As a result of application to and evaluation of nearly 100 individuals using pneumatically powered systems, it was established that the system affords a practical method of restoring limited but useful hand and arm function for patients with spinal cord lesions at the C-5, 6 level. The finger prehension orthosis

with a wrist joint that is friction loaded achieves this objective most efficiently. In the early years of our research, adaptation of this type of orthosis was found to be a complicated procedure. By using a "modular" assembly technique incorporating standardized plastic hand orthoses, however, the individual adaptation procedure was greatly simplified and was less time consuming and difficult for the patient.

This "system" has been designed to use the patient's own skeletal structure and biomechanical properties as an integral part of the orthotic mechanical system. This principle has proved to be very important, because its application avoids "mechanical man" solutions and the patient has increased motivation and acceptance of the artificially powered movements which remain under his direct proportional control.

Simplicity and reliability of response of the power control system is another very important factor. This permits the patient to perform his activities as naturally as is possible and with minimum conscious effort, also making him feel less "mechanized."

When very few functional residuals are available, such as with the higher spinal cord lesion patients (C-4, 5), the adaptation required is obviously more complex. The mechanical design of the powered arm unit provides important missing natural motions so that control of powered assisted movements need be directed primarily to shoulder abduction, elbow flexion and finger prehension actions. The mechanical design used also takes advantage of the skeletal anatomy, gravity forces, and mechanical leverage for complementary motions to the powered ones, such as shoulder abduction, elbow extension, and arm pronation and supination. With the powered arm unit, the patient is still able, therefore, to have useful function restored in a simplified manner that does not leave him "overloaded" with cumbersome equipment.

The plastic hand orthosis has been one of the most significant developments during this project. It can be mass produced and is made in standardized modular sizes. Its development has greatly simplified the fitting procedure of various orthotic systems which meet the prescribed needs of individual patients. The technique for usage of these systems can be taught relatively easily to other orthotists as demonstrated in structural training programs conducted as part of the study.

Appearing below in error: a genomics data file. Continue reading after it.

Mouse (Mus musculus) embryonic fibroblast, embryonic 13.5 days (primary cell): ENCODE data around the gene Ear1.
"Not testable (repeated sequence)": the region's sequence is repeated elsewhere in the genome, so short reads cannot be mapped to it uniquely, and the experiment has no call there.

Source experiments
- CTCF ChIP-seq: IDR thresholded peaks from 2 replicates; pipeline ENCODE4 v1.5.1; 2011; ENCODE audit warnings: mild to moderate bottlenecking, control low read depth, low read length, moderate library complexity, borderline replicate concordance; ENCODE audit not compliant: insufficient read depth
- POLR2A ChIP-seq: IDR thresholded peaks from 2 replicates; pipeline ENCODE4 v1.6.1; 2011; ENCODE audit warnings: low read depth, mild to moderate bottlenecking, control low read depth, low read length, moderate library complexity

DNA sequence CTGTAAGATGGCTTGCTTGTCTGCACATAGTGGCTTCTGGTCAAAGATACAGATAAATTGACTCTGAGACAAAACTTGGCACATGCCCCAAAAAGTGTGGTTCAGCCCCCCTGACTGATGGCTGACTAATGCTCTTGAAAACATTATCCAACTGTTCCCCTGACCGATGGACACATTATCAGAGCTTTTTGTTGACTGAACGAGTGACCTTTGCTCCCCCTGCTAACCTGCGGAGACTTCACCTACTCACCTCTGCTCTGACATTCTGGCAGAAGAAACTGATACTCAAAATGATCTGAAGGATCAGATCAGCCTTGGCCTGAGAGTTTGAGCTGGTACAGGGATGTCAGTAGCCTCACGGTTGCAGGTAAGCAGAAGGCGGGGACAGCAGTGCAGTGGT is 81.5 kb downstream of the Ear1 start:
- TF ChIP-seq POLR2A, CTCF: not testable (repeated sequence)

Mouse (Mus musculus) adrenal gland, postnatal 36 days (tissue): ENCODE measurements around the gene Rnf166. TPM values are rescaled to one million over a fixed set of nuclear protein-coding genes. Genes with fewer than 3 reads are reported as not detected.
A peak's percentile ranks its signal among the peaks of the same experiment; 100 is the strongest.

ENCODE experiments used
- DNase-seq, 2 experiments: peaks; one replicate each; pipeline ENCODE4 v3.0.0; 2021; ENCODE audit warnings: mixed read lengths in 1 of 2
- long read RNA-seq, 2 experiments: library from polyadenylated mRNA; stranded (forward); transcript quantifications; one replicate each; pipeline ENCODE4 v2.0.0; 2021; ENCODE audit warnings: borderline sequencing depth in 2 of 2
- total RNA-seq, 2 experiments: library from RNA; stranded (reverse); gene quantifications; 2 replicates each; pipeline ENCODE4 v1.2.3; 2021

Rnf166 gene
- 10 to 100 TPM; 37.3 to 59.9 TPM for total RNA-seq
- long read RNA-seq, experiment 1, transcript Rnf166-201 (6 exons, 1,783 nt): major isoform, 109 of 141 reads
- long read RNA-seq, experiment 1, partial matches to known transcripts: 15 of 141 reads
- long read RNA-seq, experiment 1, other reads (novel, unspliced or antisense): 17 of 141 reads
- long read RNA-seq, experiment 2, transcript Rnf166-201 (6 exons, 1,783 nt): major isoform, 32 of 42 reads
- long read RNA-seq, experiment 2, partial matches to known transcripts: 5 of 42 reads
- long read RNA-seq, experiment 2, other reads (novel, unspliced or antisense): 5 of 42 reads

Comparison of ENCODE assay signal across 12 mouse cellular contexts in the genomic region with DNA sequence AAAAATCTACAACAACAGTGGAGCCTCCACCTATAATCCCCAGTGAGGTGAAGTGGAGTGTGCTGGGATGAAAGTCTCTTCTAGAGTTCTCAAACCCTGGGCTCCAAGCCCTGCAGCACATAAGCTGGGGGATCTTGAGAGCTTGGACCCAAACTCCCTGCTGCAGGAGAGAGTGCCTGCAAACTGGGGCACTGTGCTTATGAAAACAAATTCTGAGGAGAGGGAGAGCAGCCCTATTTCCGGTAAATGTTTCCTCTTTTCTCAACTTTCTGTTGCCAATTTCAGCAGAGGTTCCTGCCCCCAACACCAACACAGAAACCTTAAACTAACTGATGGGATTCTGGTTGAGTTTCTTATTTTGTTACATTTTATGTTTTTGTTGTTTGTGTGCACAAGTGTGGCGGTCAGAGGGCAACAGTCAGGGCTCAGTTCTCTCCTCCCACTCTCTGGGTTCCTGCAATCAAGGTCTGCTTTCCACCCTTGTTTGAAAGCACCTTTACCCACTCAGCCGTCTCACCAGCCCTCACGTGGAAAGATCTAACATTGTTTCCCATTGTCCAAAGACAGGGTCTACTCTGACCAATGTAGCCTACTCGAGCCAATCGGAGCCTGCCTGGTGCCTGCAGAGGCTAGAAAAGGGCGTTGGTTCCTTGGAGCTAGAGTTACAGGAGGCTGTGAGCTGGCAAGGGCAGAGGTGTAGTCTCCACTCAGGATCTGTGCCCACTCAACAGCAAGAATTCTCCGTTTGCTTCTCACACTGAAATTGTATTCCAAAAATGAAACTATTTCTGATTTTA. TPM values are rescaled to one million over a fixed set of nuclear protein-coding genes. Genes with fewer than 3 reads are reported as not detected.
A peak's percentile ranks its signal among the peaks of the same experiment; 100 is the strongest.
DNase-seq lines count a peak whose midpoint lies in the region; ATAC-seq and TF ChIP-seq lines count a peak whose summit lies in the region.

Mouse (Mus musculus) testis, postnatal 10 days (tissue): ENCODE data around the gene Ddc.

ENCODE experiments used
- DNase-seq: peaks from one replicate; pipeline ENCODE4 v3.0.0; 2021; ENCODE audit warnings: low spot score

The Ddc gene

While this project was primarily aimed toward the development of powered orthotics, non-powered systems harnessing the patient's residuals into useful function were also designed and refined and found to have extensive utility. The reciprocal wrist extension finger flexion orthosis, designed for the quadriplegic patient with a C-6, 7 lesion who maintains active wrist extension but lacks finger movement, is an excellent example of how residual muscle actions can be effectively utilized. As a result of 450 clinical applications and evaluations of this device, we know this type of patient is able to gain considerable functional independence with a simple orthosis which includes a telescopic rod mechanism for hand pre-positioning. This mechanism permits the patient to voluntarily determine the hand-forearm anatomical relationship, thus giving him a choice of prehension force and degree of hand opening for grasping objects of different sizes and shapes.

Clinical experience and kinematic studies reveal that many factors must be considered besides orthotic mechanical design and application techniques for successful usage of an orthotic system. Poor range of shoulder or elbow motion, uncontrollable spasms of the upper extremities, and irreversible deformities of the upper extremities must be corrected or minimized along with preparatory patient management directed to sitting and physical activity tolerances. Some of these problems can be resolved in conjunction with usage of anticipatory physical therapy treatment in a program which will prevent the development of malpositioning and contractural deformities during the early post-acute period. Also, foresight and teamwork on the part of the physician, the nurse, the therapists, and the orthotists expedite proper orthotic adaptation, tolerance, and effective utilization of orthotic devices by the patient.